PDA

View Full Version : Great Eliptical Basin micro-quakes



dgavin
2011-Dec-15, 08:11 PM
This thread is not to imply anything unusual at all, it's just not often you actualy see tiny quakes all around the great eliptical basin edge, sort of in a way outling the entire basin:

Like in this attached image from today:

15970

Image re-used according to USGS/ANSS/World Seismology Data Center's public image usage clauses, and is not copyright protected.

CJSF
2011-Dec-15, 08:37 PM
dgavin,

Do you have any good internet links to resources about this "Great Elliptical Basin?" I hadn't heard the term until you posted it, and there seems to be very few lay-person's level pages coming up with a Google search.

Thanks,
CJSF

Squink
2011-Dec-15, 10:46 PM
Nice maps here: The Great ellipse (http://www.mantleplumes.org/CRBEllipse.html)

dgavin
2011-Dec-16, 01:06 AM
Nice maps here: The Great ellipse (http://www.mantleplumes.org/CRBEllipse.html)

Thats the best one, thansk Squink. Yellowstone-Newberry Hotspot for some additionl info.

dgavin
2011-Dec-16, 01:34 AM
Here is an indepth read on the hotspot http://www.geosociety.org/pubs/gsatoday/archive/sci0012.htm

And some intresting information on the flood bassalts http://volcano.oregonstate.edu/book/export/html/486

CJSF
2011-Dec-16, 07:07 AM
ok.. I was hoping for a description even less technical than that . . . (blushing)

CJSF

dgavin
2011-Dec-16, 07:36 PM
Less Technical... I'll try...

Ok the Basin itself while it looks like a formation typically formed by either an impact event, or a large scale volcanic caldera, was actually formed by opposing movements of the Continental crust.

In simplest terms, the continental crust at the north side of the basin is moving inland, the crust at the south side is moving out to sea. This causes the crust and upper mantle of the region between these two area's to twist in a semi-circular fashion.

In the most basic sense, it's a slow moving maelstrom (whirlpool) thats made out of rock itself.

The Yellowstone/Newberry/Long-valley Hot-spot region in this basin is now thought to be caused by this twisting of the crust in the upper mantle, instead of a plume from the lower mantle or the Earth's core.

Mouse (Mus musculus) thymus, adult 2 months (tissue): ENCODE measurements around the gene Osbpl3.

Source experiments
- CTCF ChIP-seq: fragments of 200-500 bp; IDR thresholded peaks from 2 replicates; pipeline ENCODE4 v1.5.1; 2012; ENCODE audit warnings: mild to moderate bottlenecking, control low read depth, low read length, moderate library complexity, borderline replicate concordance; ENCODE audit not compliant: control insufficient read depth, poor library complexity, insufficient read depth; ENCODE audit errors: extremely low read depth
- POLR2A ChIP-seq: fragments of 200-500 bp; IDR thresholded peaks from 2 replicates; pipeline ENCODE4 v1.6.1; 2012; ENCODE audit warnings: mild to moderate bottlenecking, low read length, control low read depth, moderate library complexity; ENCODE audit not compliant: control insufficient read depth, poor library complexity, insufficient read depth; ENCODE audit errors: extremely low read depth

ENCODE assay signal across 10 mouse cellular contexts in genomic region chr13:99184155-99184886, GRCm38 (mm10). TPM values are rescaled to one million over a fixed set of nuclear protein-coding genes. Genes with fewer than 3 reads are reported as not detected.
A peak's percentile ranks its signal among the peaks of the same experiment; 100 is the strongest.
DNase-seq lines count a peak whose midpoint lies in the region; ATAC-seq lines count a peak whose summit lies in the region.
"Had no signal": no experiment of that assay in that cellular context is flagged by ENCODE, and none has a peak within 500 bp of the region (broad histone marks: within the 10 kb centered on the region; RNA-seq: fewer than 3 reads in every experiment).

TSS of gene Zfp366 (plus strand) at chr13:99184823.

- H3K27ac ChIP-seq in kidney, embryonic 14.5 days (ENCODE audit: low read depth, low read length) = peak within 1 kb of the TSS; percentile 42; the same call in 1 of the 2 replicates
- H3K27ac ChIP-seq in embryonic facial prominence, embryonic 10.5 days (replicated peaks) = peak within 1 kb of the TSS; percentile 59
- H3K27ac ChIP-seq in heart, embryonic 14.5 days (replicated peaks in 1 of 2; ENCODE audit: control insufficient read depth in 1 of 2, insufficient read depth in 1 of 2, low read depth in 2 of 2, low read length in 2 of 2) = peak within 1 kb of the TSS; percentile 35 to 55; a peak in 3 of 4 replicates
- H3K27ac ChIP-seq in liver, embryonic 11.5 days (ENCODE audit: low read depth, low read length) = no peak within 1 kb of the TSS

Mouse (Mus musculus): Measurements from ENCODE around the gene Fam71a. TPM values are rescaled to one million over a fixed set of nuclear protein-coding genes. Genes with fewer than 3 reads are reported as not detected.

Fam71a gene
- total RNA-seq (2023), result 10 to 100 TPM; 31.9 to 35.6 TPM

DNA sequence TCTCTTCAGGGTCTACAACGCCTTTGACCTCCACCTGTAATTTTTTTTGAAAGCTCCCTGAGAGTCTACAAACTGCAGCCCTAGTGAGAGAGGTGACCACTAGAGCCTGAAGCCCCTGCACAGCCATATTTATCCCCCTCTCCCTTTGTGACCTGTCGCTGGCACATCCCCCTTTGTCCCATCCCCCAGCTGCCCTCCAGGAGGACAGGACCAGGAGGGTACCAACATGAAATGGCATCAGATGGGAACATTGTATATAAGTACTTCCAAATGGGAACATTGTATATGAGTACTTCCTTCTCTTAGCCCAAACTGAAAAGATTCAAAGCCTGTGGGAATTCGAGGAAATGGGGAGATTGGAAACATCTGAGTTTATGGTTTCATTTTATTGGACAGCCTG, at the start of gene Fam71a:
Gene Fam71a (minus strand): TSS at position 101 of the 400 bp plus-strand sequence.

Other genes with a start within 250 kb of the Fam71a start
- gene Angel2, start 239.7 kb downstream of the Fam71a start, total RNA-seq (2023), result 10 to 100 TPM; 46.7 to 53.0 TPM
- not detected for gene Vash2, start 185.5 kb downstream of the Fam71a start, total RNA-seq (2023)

As this hot-spot was discovered to have no lower mantle source via seismic imaging techniques, the Great Elliptical Basin took on more significance in recent decades, as it turns out it wasn't the caldera of the hot-spot that broke surface 17mil years ago, it's much much older then that. So it appears to be direct evidence for new type of upper mantle hot-spot volcanism, and that the basin formation was the cause, and not the effect of the hot-spot.

*edit to add*

Far as I know this would make it a unique spot on the planet as it's the only known formation of a rock based whirlpool like region. It's earth's equivlent of Jupiters Red Spot, but it's made out of rock instead of Gas.

PraedSt
2011-Dec-16, 08:12 PM
I hadn't heard about this either. I'm taking a course on basic geology and I can use this in the exam. Thank you! :)

CJSF
2011-Dec-17, 12:17 AM
That's a great basic summary! Thank you!

CJSF

dgavin
2011-Dec-17, 01:18 AM
My comment about it being Earth's equivlent of Jupiters Red Spot was sort of off handed.

But after looking at Google Earth and noticed a few things rather intresting, in a vulcan eye brow raising sort of way.

1. This feature is large enough to be seen from space.
2. And porpotionaly, it's about the same relative size as Jupiters red spot.

Maybe there is more to my off handed comment then I thought.

PraedSt
2011-Dec-17, 08:19 PM
Much as I want to, I don't think I should mention monoliths in my exam. :D

dgavin
2011-Dec-18, 04:39 AM
Much as I want to, I don't think I should mention monoliths in my exam. :D

:rofl:

Swift
2012-Aug-05, 08:54 PM
Moved from Science & Technology